His expressions of admiration for Trotsky must rank with the most brainless things that a man of supposed intelligence can have said. As those who know of Trotsky's story will be aware, he was one man among a handful of persons down the Ages who can be regarded unquestionably as one of History's most heinous creatures: one of those baleful curses visited upon humankind by some malignant Providence. He was a man to whom the word ' flagitious ' can be applied without the slightest extravagance - in fact if anything, it rather understates matters. And yet Hitchens delivers his encomiastic drivel in the most sententious, self-consciously sage tones, with that air of omniscience that is so galling and so ridiculous in someone who is talking manifest rot.
Hitchens certainly is an almost encyclopaedically read man, but with all his brilliance in debate, with all his praiseworthy iconoclasm and trenchancy when he discusses religion and his beautifully phrased belligerence when he discusses the threat from Islamists, he seems to lack a certain critical judgement.
May it be said of him, as it was said once of Churchill, that he is 'brilliant but unsound'?
To take off on this point, in this discussion Hitchens tries to make out that Trotsky's warnings about Hitler were more strenuous and edifying than Churchill's ever were. Fascinating rubbish from a man who should know better. Hitchens must have an odd inferiority complex when he contemplates Churchill....not surprisingly, for with all Hitchens' self-advertised gift for the English language, he comes a very poor second to Churchill whose virtuosity was of course unparallelled, and in the years of WW2 so formidable and inspiring - and which in itself steeled the British backbone more than any other single element.
Here's what Churchill said about Trotsky at the time when Trotsky was begging England and Germany and France to admit him to their countries on some pretext or other:
"All his scheming.....all his atrocities, all his writing, all his harangues...have led only to this - that another Comrade (Stalin) rules in his stead, while he, the once triumphant Trotsky whose frown meted death to thousands, sits disconsolate - a skin of malice stranded for a time on the shores of the Black Sea, and now washed up in the Gulf of Mexico"
"He possessed in his nature all the qualities requisite for the art of civic destruction.....No trace of compassion, no sense of kinship, no apprehension of the spiritual, weakened his high and tireless capacity for action. Like the cancer bacillus he grew, he fed, he tortured, he slew in fulfilment of his nature"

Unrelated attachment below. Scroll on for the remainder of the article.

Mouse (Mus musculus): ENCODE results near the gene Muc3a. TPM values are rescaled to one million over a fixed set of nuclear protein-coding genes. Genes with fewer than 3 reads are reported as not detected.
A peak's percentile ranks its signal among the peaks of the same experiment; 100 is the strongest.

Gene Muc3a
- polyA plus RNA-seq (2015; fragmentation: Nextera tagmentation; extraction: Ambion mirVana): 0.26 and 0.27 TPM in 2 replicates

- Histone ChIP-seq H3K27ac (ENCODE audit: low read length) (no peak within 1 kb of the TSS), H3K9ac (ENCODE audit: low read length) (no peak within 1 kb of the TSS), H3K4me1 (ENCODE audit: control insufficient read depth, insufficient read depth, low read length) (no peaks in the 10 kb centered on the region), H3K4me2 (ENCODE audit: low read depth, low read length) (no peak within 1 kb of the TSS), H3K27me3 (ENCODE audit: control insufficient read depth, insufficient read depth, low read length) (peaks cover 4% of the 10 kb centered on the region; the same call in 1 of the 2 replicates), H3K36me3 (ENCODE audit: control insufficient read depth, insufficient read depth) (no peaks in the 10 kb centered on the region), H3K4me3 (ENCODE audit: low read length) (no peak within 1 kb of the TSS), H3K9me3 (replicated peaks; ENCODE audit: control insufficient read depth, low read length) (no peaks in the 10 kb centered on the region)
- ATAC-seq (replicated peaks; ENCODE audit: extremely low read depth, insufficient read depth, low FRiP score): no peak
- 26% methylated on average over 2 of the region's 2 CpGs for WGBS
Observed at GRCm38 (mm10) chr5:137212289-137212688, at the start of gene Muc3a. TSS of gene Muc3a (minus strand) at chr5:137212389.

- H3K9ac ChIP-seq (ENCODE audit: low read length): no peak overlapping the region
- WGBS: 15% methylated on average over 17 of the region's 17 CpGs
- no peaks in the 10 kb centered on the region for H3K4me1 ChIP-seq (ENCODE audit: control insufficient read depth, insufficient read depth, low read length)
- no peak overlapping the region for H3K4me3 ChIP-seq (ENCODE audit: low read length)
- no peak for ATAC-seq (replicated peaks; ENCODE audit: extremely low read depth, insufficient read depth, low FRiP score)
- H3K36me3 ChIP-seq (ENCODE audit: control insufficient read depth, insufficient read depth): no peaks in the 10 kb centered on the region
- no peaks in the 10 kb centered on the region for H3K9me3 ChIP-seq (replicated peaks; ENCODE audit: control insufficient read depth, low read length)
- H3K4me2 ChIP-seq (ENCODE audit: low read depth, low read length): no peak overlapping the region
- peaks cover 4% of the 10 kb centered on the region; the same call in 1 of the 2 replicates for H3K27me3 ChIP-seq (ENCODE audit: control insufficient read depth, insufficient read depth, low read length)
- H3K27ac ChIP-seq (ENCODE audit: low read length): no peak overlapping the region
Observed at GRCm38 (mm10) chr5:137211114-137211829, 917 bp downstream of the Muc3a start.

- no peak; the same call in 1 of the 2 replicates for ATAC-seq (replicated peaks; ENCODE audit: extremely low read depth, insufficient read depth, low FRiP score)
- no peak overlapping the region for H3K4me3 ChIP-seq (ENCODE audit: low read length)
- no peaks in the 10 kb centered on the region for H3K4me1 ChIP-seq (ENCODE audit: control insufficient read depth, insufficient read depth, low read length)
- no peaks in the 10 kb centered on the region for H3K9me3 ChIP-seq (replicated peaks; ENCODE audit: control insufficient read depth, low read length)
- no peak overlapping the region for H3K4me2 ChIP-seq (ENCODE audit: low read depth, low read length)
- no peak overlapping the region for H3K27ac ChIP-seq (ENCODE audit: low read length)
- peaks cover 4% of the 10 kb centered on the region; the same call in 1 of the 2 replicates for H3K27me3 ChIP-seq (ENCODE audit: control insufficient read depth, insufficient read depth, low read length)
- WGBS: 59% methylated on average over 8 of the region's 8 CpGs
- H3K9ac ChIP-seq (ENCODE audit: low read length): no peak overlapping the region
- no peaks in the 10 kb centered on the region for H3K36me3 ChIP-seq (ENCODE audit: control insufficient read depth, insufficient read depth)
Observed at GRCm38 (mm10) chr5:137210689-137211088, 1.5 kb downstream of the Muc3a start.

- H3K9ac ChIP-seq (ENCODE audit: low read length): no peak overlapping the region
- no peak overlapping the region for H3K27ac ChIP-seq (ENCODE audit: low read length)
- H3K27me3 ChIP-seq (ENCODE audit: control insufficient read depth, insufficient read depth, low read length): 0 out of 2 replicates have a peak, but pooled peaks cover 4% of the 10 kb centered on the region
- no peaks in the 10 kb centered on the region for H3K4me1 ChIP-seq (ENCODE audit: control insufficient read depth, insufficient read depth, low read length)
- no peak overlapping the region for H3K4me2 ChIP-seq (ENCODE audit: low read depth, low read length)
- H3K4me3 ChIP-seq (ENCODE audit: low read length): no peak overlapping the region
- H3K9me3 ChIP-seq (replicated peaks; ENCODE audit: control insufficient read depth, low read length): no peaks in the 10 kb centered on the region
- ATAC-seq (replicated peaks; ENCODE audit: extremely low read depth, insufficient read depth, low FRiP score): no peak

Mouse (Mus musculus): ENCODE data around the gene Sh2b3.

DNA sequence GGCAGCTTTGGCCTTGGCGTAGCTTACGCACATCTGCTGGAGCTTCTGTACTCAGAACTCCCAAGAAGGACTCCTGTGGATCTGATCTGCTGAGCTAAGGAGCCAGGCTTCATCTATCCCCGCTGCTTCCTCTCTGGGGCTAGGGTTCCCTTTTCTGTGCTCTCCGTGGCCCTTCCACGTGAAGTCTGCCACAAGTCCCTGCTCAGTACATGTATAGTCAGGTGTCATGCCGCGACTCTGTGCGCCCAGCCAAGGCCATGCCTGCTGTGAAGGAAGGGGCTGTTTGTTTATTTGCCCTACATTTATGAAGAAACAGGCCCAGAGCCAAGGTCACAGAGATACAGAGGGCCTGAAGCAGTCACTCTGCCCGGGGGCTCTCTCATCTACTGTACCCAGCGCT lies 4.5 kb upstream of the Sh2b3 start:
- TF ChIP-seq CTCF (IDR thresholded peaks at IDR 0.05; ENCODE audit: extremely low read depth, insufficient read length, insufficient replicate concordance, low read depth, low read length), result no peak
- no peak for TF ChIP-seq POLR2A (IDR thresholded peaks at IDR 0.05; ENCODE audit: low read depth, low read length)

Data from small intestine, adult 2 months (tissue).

"It is a need of self-preservation that impels the Soviets to extrude Trotsky and his fresh-distilled poisons"
I had always thought Hitchens superb, but having heard so much evidence now, of his lapses from good sense and critical judgement, it is not so hard now to supress the feelings of incredulousness and indignation that I first felt when I heard Leon Wieseltier calling Hitchens a 'buffoon'.
My only real question is this: Why does no one mention that even though Trotsky being the supreme leader of Russia may have increased the chances of a bloodbath in Germany, wouldn't said bloodbath have had huge odds of stopping the holocaust because it would certainly not have left Hitler in power? If so, wouldn't this mean that Trotsky certainly would have been the lesser of two evils? (not that there isn't already enough evidence for this.)
However, the point remains that Trotsky was morally (logically) superior to Stallin. The fact that both were men of ideas and action is acknowledged and they are operating on the unspoken assumption that Trotsky is a sort of poster-boy for socialism (at least compared to Stallin, and he was the only one who was close in fame who may have been compared to establish a thorough discourse about socialist ideology and politics.) This promps Hitchens' first response to the first question.
I am very surprised to discover how Trotsky's ideas evolved and became contagious in the West. When I studied history back in post-soviet state there's was hardly any mentioning of Trotsky with the exception of him being a "traitor".
The second surprising note is Hitchens' admiration of Trotsky. Yes, he's "the man of both action and ideas", but so is Lenin. It appears to me from the conversation of Trotsky confronting Stalin is in greater degree a struggle for power rather than substantial difference in policies.
I love Christopher Hitchens. I'll quote a poem from a *different* Robert Service for this video:
"My Father Christmas passed away
When I was barely seven
At 21, alack-a-day,
I lost my hope of heaven.
Yet not in either lies the curse:
The hell of it's because
I don't know which loss hurt the worst-
My God or Santa Claus."
"The Sceptic" by Robert Service